LexisNexis Enterprise Solutions expands client advising services for Lexis InterAction in APAC, following EMEA success

Print This Post

12 May 2015

LexisNexis200LexisNexis Enterprise Solutions (www.lexisnexis-es.co.uk), a provider of technology solutions to professional services firms, has expanded the company’s highly commended Client Advising Servicing programme for customers of its CRM solution, Lexis InterAction in the Asia Pacific (APAC) region, following the initiative’s enormous success in Europe, Middle East and Africa (EMEA). To support the initiative, Tennille Roache has joined the company as client advisor from Kennedys, a leading international litigation and dispute resolution specialist, where she was client development systems manager.

Based in Australia, Roache will engage with the company’s InterAction customers across APAC to help them fully embrace the CRM discipline and maximise the value of InterAction to their organisations. This includes helping firms to develop CRM strategies to support the larger goals of their business, enabling organisations to adopt industry best practice, delivering training programmes to encourage adoption and much more.

The Lexis client advising services is a free-of-charge offering to customers to enable them to derive maximum business benefit from their investment with LexisNexis. It is led by professionals experienced and qualified in business development, marketing, business analysis and IT; and who have previously worked in professional services firms. LexisNexis client advisors draw on their experience and on industry best practice, to deliver objective advice to InterAction customers on how best to use the system.

“The introduction of our Client Advising Services in APAC is a direct response to the needs of our customers,” commented Guy Phillips, Sales Director at LexisNexis Enterprise Solutions. “Tennille’s credentials are perfect for the role of client advisor. She has extensive consulting experience in law firms where she has driven the adoption of CRM systems and optimised their use for tangible business gain. We are delighted to have her on board, our customers will benefit greatly from her expertise.”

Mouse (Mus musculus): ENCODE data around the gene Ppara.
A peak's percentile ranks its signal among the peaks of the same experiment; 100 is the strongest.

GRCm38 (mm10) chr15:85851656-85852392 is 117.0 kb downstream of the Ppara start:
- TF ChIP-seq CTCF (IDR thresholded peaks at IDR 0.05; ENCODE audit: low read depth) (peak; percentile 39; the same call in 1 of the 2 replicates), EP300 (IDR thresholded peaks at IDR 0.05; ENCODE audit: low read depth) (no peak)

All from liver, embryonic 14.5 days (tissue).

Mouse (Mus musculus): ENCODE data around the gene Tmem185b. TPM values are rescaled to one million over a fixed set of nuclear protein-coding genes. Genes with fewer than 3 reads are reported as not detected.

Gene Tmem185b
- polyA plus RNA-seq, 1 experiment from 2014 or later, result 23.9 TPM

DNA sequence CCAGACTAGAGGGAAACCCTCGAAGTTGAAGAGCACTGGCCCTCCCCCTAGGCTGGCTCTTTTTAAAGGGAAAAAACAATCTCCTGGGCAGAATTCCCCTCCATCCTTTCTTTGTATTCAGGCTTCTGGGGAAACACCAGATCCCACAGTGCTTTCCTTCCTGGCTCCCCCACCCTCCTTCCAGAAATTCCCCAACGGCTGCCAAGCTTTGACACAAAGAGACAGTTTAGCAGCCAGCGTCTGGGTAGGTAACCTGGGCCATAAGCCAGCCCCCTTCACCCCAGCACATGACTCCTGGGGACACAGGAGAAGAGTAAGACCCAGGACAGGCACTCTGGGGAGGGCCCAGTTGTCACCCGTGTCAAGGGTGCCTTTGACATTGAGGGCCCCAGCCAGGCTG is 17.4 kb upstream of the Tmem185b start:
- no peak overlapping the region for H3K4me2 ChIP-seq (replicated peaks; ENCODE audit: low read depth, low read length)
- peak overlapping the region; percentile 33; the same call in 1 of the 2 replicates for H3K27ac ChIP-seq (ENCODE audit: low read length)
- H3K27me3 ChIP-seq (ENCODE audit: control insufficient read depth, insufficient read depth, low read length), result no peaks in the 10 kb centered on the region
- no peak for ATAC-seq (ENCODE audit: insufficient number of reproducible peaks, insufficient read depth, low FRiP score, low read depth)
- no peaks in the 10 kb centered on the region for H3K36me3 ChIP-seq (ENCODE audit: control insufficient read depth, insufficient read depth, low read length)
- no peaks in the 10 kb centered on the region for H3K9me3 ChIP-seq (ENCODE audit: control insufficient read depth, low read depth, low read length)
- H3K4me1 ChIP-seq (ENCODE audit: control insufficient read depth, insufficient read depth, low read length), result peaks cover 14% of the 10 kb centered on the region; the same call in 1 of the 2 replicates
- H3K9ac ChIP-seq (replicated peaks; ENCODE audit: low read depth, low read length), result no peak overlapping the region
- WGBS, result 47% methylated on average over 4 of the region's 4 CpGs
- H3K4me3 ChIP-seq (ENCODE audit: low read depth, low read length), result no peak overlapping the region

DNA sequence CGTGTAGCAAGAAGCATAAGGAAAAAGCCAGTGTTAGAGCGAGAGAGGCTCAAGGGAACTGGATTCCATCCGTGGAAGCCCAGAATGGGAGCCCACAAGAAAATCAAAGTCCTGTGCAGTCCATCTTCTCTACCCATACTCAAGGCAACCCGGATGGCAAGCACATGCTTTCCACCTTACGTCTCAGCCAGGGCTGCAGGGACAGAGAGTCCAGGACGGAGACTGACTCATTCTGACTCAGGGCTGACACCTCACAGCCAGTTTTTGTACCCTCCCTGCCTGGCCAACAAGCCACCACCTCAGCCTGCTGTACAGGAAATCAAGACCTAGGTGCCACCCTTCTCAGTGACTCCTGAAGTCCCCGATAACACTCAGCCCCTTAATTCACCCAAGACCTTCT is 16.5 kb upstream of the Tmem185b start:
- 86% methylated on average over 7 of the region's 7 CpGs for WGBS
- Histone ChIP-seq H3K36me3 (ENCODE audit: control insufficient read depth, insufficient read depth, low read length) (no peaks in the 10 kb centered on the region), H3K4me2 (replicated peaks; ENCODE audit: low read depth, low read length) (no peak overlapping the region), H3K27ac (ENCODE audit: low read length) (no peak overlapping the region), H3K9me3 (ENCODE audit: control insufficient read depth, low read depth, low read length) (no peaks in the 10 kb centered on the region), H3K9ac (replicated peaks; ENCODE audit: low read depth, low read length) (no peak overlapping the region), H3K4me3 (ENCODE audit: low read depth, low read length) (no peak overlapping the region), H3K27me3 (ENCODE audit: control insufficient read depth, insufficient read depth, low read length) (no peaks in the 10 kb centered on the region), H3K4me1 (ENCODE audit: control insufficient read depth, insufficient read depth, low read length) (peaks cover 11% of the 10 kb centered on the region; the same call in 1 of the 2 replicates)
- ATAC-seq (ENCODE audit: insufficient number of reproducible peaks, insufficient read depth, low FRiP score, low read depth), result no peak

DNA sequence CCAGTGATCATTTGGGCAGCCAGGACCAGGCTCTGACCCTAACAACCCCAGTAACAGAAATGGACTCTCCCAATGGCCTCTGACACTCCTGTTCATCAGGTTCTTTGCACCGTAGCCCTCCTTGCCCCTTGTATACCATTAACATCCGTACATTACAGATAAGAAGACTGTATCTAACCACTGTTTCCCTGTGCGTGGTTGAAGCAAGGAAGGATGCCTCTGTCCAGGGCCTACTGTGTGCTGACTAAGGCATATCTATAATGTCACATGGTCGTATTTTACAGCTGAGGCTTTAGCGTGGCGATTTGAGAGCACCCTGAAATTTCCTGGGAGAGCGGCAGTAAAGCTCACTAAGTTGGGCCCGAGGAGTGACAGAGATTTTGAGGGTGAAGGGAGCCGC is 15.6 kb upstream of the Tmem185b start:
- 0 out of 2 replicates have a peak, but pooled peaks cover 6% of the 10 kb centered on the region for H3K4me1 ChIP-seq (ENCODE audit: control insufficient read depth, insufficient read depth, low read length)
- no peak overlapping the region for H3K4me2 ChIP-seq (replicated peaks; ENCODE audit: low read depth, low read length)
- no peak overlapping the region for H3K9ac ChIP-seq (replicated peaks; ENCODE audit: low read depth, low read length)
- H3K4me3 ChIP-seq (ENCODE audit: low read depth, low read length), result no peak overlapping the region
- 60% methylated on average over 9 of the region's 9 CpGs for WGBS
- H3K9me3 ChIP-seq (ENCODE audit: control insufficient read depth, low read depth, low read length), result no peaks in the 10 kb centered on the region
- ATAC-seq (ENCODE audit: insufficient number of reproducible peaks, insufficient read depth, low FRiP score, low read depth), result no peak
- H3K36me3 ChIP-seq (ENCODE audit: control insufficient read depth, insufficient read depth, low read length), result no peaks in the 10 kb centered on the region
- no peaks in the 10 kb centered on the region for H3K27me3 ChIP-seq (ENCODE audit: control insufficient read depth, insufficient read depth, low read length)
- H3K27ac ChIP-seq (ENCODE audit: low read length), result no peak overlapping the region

Roache has worked in marketing and communication for professional service organisations for over 14 years.  Through various roles in law firms, she has helped organisations adopt client relationship management techniques – managed through a central system, to support growth from domestic, office centric environments to global organisations. Most recently, Roache facilitated the deployment of InterAction across 12 European offices of a global law firm.  Through the numerous projects she has undertaken, Roache now specialises in repositioning misunderstood systems in professional services organisations.

“Having been on the other side of the fence, I have personal experience of the LexisNexis client advising service, so fully recognise the value that it offers professional services firms,” Tennille Roache said. “It’s a truly unique and innovative offering in the professional services sector and I’m pleased to be part of it.”

The Lexis InterAction customer relationship management solution is designed for professional services organisations to help drive business relationships, accelerate firm growth and increase revenue.  By providing powerful relationship intelligence that goes beyond ‘who knows whom’, the solution uncovers unanticipated risks, facilitates personalised and streamlined  communications  and enables execution of business development plans that can be measured by client, segment or industry – all enabling firms to deliver value and exceed client expectations. InterAction can be accessed by users from within Microsoft Outlook and also ‘on the move’ from a range of mobile devices.

Associate News is provided by Legal Futures Associates.
Find out about becoming an Associate

Legal Futures Blog

The rise of the multi-disciplinary lawyer: A challenge for legal education

Catrina Denvir

The legal profession has been on the receiving end of much hype regarding the impact of technology. Recent commentators purport that the aspiring lawyer must be a triple threat, possessing knowledge of the law, coding expertise, and in-depth knowledge of legal technology. Yet, focusing on legal technology risks overlooking the need for skills that transcend latest fads. Legal technology is a means by which to handle data: to organise it, record it, extract it, analyse it, predict from it and leverage it. Quantitative and statistical literacy – the ability to understand, apply, visualise and infer from data – underpins technological literacy and yet receives very little attention from those who encourage innovation in the legal curriculum.

May 26th, 2017